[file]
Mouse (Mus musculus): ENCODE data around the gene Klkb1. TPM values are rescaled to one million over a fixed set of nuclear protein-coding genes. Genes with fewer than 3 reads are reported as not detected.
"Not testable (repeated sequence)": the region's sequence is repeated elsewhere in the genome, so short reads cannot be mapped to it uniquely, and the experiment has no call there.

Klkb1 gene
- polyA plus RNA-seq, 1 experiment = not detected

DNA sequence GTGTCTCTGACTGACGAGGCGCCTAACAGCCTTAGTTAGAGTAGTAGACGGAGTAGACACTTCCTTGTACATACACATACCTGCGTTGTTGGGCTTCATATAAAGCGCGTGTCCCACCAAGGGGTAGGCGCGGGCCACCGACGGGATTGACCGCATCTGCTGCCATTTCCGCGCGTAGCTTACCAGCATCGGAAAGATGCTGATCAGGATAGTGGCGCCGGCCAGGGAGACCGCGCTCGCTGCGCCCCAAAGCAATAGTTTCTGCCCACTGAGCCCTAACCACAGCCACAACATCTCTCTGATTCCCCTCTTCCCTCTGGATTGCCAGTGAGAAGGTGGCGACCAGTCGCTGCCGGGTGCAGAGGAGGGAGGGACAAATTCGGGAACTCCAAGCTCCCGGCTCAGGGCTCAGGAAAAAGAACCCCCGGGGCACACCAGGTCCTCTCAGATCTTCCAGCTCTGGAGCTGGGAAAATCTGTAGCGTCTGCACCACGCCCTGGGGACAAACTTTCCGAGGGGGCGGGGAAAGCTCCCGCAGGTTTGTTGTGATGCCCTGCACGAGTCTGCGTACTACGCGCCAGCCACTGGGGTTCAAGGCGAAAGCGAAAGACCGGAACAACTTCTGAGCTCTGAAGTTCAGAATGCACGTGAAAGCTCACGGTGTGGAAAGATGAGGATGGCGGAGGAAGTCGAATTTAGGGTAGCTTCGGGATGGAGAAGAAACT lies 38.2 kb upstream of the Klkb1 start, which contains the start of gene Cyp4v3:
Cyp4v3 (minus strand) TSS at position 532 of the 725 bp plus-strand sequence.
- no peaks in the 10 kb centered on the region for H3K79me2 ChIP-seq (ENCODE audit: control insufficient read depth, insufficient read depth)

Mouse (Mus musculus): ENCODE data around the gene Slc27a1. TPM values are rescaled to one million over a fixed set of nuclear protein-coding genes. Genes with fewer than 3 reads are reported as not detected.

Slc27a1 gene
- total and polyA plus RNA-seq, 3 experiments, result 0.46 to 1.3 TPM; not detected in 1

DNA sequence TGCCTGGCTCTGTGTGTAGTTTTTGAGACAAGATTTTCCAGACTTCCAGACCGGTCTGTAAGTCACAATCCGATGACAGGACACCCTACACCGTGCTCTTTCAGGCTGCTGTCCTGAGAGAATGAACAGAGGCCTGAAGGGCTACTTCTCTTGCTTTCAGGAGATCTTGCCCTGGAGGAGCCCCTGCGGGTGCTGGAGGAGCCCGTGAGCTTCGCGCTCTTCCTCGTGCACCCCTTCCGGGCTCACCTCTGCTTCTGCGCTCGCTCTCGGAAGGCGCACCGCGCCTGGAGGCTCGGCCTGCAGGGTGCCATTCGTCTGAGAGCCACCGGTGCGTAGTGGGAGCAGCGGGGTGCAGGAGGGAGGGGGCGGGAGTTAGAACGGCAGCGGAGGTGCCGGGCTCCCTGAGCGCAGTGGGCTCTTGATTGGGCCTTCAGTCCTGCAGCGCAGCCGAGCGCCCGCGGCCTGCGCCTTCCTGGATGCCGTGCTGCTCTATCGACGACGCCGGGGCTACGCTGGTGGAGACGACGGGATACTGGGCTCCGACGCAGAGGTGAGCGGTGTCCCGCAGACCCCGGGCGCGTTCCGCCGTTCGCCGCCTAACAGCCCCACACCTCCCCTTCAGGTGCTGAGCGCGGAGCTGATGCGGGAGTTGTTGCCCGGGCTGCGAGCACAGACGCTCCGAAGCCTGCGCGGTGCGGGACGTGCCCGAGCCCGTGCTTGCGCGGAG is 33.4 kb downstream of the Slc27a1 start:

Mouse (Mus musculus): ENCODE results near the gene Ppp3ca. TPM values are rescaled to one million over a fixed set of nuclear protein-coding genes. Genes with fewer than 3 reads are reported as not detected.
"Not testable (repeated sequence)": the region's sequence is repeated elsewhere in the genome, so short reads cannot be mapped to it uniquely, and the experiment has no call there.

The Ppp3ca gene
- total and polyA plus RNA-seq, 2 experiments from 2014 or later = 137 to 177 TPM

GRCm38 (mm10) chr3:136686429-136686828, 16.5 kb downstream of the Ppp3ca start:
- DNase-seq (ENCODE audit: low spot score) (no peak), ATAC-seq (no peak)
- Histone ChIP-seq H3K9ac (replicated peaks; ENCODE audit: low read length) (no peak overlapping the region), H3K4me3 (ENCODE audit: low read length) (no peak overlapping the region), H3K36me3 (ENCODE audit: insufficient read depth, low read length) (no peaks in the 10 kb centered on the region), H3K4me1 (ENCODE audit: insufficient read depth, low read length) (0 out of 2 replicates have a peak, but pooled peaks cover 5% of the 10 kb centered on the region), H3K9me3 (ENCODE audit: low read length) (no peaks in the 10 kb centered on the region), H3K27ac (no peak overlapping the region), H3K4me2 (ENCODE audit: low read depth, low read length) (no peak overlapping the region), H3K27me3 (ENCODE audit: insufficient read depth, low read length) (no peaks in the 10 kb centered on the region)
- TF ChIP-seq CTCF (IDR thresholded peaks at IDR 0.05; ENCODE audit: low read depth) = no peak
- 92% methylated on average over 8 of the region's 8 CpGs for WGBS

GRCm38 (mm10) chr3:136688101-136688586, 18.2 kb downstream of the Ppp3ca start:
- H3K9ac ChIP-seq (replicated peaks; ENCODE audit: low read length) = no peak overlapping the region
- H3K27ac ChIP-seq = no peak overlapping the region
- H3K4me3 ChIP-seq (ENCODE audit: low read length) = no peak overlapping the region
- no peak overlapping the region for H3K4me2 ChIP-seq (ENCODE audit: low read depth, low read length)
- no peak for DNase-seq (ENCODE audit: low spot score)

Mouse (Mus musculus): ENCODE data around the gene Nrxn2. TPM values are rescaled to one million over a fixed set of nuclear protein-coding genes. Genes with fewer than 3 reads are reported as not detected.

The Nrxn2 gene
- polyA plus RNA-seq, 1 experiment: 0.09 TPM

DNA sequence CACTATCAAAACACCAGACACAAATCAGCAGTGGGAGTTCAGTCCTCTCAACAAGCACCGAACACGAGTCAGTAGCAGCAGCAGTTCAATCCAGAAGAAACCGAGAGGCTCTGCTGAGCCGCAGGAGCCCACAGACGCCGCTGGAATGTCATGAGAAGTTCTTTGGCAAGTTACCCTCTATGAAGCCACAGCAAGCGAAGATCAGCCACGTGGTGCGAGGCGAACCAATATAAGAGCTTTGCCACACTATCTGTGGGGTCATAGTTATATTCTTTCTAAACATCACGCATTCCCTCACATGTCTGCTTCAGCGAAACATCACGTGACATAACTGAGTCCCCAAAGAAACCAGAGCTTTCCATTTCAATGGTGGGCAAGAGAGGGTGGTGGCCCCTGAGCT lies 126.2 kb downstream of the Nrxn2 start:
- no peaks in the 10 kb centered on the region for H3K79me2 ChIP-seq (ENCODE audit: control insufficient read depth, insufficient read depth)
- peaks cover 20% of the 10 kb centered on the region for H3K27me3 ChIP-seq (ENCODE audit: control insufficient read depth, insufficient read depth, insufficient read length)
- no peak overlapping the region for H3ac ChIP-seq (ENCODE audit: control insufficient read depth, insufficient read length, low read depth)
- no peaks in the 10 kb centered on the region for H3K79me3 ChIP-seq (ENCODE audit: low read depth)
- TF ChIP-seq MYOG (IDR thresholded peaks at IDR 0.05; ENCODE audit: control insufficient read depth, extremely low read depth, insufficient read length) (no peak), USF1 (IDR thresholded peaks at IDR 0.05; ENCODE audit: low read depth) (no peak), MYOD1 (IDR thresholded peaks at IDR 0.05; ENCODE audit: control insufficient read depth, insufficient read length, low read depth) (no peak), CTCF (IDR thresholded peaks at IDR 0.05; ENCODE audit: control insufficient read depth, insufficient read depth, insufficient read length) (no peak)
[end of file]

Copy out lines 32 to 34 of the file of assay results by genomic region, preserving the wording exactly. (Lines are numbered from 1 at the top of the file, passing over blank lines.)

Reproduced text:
- peaks cover 20% of the 10 kb centered on the region for H3K27me3 ChIP-seq (ENCODE audit: control insufficient read depth, insufficient read depth, insufficient read length)
- no peak overlapping the region for H3ac ChIP-seq (ENCODE audit: control insufficient read depth, insufficient read length, low read depth)
- no peaks in the 10 kb centered on the region for H3K79me3 ChIP-seq (ENCODE audit: low read depth)